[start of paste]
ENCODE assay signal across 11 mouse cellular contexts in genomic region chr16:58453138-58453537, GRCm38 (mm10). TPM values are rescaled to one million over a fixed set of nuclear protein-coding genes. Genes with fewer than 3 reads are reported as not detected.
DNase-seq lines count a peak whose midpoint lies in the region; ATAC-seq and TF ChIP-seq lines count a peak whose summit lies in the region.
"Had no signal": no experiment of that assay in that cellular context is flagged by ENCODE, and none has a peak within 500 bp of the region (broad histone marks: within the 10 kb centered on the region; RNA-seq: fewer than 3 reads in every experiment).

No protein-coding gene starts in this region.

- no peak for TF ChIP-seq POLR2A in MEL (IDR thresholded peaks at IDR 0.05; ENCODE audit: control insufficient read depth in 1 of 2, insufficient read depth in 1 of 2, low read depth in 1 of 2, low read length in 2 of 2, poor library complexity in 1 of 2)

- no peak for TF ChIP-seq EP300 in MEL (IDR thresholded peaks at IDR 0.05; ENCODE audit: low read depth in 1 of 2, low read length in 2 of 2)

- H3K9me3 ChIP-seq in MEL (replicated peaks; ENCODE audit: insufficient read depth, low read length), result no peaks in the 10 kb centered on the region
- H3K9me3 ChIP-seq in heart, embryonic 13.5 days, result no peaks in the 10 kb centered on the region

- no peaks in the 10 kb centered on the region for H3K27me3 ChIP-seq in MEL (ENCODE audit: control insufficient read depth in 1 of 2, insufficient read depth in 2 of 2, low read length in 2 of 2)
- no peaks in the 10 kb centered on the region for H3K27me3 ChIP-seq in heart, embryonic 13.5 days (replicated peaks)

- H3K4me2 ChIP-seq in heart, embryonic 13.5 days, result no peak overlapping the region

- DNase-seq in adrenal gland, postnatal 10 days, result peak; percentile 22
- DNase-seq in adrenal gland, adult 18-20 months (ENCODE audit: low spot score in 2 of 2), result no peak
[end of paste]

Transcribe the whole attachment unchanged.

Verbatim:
ENCODE assay signal across 11 mouse cellular contexts in genomic region chr16:58453138-58453537, GRCm38 (mm10). TPM values are rescaled to one million over a fixed set of nuclear protein-coding genes. Genes with fewer than 3 reads are reported as not detected.
DNase-seq lines count a peak whose midpoint lies in the region; ATAC-seq and TF ChIP-seq lines count a peak whose summit lies in the region.
"Had no signal": no experiment of that assay in that cellular context is flagged by ENCODE, and none has a peak within 500 bp of the region (broad histone marks: within the 10 kb centered on the region; RNA-seq: fewer than 3 reads in every experiment).

No protein-coding gene starts in this region.

- no peak for TF ChIP-seq POLR2A in MEL (IDR thresholded peaks at IDR 0.05; ENCODE audit: control insufficient read depth in 1 of 2, insufficient read depth in 1 of 2, low read depth in 1 of 2, low read length in 2 of 2, poor library complexity in 1 of 2)

- no peak for TF ChIP-seq EP300 in MEL (IDR thresholded peaks at IDR 0.05; ENCODE audit: low read depth in 1 of 2, low read length in 2 of 2)

- H3K9me3 ChIP-seq in MEL (replicated peaks; ENCODE audit: insufficient read depth, low read length), result no peaks in the 10 kb centered on the region
- H3K9me3 ChIP-seq in heart, embryonic 13.5 days, result no peaks in the 10 kb centered on the region

- no peaks in the 10 kb centered on the region for H3K27me3 ChIP-seq in MEL (ENCODE audit: control insufficient read depth in 1 of 2, insufficient read depth in 2 of 2, low read length in 2 of 2)
- no peaks in the 10 kb centered on the region for H3K27me3 ChIP-seq in heart, embryonic 13.5 days (replicated peaks)

- H3K4me2 ChIP-seq in heart, embryonic 13.5 days, result no peak overlapping the region

- DNase-seq in adrenal gland, postnatal 10 days, result peak; percentile 22
- DNase-seq in adrenal gland, adult 18-20 months (ENCODE audit: low spot score in 2 of 2), result no peak